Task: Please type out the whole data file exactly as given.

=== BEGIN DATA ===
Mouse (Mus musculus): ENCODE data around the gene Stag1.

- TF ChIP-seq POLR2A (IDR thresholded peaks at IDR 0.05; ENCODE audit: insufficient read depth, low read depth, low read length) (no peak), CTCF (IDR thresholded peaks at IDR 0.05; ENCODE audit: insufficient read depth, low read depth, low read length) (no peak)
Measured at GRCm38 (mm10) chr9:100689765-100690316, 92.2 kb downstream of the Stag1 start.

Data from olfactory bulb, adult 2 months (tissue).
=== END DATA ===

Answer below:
Mouse (Mus musculus): ENCODE data around the gene Stag1.

- TF ChIP-seq POLR2A (IDR thresholded peaks at IDR 0.05; ENCODE audit: insufficient read depth, low read depth, low read length) (no peak), CTCF (IDR thresholded peaks at IDR 0.05; ENCODE audit: insufficient read depth, low read depth, low read length) (no peak)
Measured at GRCm38 (mm10) chr9:100689765-100690316, 92.2 kb downstream of the Stag1 start.

Data from olfactory bulb, adult 2 months (tissue).